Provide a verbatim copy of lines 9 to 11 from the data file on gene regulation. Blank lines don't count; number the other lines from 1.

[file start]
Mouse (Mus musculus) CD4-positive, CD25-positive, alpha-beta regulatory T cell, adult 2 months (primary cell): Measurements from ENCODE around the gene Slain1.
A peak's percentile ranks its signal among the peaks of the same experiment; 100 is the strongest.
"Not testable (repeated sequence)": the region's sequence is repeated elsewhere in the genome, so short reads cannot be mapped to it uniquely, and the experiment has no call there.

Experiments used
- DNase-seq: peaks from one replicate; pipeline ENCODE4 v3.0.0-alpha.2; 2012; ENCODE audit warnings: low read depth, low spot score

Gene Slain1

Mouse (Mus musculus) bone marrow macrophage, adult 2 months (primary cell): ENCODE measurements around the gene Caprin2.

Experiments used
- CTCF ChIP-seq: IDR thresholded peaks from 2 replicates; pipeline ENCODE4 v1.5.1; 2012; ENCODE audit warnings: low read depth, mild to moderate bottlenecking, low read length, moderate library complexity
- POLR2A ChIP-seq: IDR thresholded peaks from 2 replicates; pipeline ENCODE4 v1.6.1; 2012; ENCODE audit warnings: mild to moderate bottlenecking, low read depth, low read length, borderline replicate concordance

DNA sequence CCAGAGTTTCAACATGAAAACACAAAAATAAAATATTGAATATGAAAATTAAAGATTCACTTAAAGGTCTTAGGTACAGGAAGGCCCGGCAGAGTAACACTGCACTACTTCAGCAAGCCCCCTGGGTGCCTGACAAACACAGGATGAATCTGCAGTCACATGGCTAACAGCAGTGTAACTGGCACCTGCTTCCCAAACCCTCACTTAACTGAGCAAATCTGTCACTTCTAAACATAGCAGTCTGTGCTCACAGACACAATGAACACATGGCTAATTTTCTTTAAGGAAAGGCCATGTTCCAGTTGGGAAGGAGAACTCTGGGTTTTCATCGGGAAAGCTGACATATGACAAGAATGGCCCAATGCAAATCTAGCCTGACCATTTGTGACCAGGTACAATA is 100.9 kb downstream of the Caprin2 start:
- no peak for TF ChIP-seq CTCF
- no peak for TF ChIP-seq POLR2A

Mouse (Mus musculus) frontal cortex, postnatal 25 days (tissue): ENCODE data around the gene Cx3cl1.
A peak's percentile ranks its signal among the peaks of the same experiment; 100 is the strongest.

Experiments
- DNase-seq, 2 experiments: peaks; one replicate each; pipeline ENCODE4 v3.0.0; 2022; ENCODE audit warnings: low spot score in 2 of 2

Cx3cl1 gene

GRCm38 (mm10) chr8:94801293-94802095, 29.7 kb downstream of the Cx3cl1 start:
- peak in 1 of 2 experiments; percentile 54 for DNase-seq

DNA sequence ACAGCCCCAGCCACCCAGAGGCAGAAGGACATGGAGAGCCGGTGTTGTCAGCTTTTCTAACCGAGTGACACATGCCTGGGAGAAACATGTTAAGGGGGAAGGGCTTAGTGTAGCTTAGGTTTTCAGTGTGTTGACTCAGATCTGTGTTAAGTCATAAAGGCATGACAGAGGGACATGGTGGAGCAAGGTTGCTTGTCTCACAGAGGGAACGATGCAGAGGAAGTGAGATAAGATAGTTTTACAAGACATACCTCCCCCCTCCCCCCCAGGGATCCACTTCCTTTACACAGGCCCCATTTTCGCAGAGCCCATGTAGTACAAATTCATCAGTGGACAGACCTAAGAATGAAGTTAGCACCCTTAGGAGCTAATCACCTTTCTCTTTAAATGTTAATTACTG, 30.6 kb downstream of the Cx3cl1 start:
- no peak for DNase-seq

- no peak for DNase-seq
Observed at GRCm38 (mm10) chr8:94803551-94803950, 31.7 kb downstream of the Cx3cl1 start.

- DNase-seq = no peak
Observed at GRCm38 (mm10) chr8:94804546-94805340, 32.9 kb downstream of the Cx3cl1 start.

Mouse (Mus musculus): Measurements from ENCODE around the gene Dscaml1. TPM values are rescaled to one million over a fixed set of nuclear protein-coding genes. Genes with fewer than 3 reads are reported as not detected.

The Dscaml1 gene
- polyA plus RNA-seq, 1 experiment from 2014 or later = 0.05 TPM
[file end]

- CTCF ChIP-seq: IDR thresholded peaks from 2 replicates; pipeline ENCODE4 v1.5.1; 2012; ENCODE audit warnings: low read depth, mild to moderate bottlenecking, low read length, moderate library complexity
- POLR2A ChIP-seq: IDR thresholded peaks from 2 replicates; pipeline ENCODE4 v1.6.1; 2012; ENCODE audit warnings: mild to moderate bottlenecking, low read depth, low read length, borderline replicate concordance

DNA sequence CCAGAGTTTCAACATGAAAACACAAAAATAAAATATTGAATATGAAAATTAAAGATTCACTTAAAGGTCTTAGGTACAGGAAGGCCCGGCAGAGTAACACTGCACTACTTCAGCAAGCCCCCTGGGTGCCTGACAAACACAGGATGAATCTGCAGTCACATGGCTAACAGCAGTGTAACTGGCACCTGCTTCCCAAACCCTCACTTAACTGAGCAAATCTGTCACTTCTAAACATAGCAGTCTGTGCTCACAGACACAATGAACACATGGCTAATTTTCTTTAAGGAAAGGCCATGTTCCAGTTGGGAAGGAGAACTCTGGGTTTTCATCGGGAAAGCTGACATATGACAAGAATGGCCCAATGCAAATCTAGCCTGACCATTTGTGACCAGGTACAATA is 100.9 kb downstream of the Caprin2 start: